Unfazed by the prevailing bleak prospect for the global PC market, Intel paraded on Thursday new mobile devices that draw power from its newly-designed tablet chip - the dual-core Atom Z2760.
The global chipmaker is upbeat that its fresh creation will revitalise the sluggish PC market, simply because gadgets that it will fire up will be marketed to compete with products that in the past few years have chipped away Intel's dominance.
The whole approach to push out the new chip, however, is finely calibrated, according to Moor Insights and Strategy analyst Patrick Moorhead, to allow Intel to fully flex its muscle in the now lucrative tablet market.
The Atom chip carries with it an architecture that fully supports not only consumption of digital contents but also their creation, Mr Moorhead told Reuters on Thursday, giving Intel-powered tablets enough room to lure buys from the enterprise sectors, with the general consumers likely to follow if the tablets proved attractive enough.
"Every tablet shown today does what neither an iPad or Kindle Fire HD does well, which is creating content and controlling via a keyboard and trackpad," he added.
Microsoft's Windows 8 will power the Atom tablets and many of the hybrid models, which will come out with familiar PC brand names such as Samsung, Hewlett-Packard (HP), Dell, Acer and Asus, will be sold with detachable keyboard or stylus.
Intel and its partners, analysts said, have consciously formulated their marketing tactics to capture sufficient slice of the tablet market and in the process regain some lost grounds for the PC sector.
As a late-comer, like its partner Microsoft, in the mobile computing market, Intel has obviously endeavoured to avoid unnecessary trouble - focusing instead on defining its own market while it takes the first few baby steps in the hotly-contested segment.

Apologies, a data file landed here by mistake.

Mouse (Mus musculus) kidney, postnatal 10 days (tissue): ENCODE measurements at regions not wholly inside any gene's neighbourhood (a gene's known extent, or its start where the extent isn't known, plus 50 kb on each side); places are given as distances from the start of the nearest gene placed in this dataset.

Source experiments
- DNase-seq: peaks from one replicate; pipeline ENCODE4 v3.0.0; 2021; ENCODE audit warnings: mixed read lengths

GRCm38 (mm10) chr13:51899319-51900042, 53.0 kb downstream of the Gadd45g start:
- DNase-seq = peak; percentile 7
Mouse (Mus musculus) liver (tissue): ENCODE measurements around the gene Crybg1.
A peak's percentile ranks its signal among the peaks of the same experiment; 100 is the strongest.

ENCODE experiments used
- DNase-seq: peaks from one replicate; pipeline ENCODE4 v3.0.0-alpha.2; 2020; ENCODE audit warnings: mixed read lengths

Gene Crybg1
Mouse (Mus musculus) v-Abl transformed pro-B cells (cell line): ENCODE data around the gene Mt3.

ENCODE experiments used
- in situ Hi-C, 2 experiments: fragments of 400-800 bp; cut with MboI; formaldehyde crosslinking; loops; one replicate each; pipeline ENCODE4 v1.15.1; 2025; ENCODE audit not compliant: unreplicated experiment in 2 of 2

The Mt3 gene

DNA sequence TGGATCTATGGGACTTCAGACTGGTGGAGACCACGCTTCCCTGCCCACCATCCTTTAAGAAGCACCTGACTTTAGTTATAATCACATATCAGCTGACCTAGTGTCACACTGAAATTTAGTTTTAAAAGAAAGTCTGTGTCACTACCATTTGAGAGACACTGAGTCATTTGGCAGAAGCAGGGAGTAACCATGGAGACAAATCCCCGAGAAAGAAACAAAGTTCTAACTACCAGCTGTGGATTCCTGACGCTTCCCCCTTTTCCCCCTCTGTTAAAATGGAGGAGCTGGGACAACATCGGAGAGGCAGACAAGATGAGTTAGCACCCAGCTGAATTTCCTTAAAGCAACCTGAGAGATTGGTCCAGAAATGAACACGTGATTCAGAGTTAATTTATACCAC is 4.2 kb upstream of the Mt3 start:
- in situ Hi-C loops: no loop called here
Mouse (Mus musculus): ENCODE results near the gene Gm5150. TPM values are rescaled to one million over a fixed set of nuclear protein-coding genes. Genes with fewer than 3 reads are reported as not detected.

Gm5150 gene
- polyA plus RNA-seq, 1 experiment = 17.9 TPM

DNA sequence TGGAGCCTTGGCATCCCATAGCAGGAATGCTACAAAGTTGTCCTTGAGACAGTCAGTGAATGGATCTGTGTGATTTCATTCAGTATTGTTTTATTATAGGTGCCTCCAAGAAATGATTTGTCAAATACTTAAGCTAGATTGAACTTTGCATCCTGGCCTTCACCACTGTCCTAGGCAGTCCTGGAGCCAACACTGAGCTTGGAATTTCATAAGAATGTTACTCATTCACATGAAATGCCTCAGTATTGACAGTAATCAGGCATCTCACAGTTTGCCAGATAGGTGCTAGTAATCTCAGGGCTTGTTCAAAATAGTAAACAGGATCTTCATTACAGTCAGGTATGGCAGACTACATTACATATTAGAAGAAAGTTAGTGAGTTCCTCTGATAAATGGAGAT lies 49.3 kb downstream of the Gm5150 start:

Intel's tablet chip will not join the fray where Apple and Android tablets were wrestling it out for supremacy, opting to woo clients specifically from the corporate and government sectors, Reuters said.
The Atom Z2760 allows fairly extensive usage on its dual-processing chip and is designed by Intel for efficient energy consumption that would keep a tablet humming ceaselessly for 10 hours maximum.
Users can perform tasks on Atom-powered tablets and squeeze a bit of amusement from the gadgets at the same time, Intel assured, pointing to the technology that were deployed with the new chip.
The company, according to The Associated Press (AP) also singled out the breakthrough that Microsoft packed with Windows 8, which it said "offers and incredible and exciting opportunity to drive new innovation in the marketplace."
Analysts, of course, viewed the complement as Intel's way of playing down the ripples created earlier this week when company big boss Paul Otellini reportedly voiced out his reservations over the Oct 26 launch of Windows 8.
According to Bloomberg, Mr Otellini was concerned that bugs yet to be resolved on the heavily revamped Microsoft operating system could prove problematic, especially for key PC market stakeholders like Intel.
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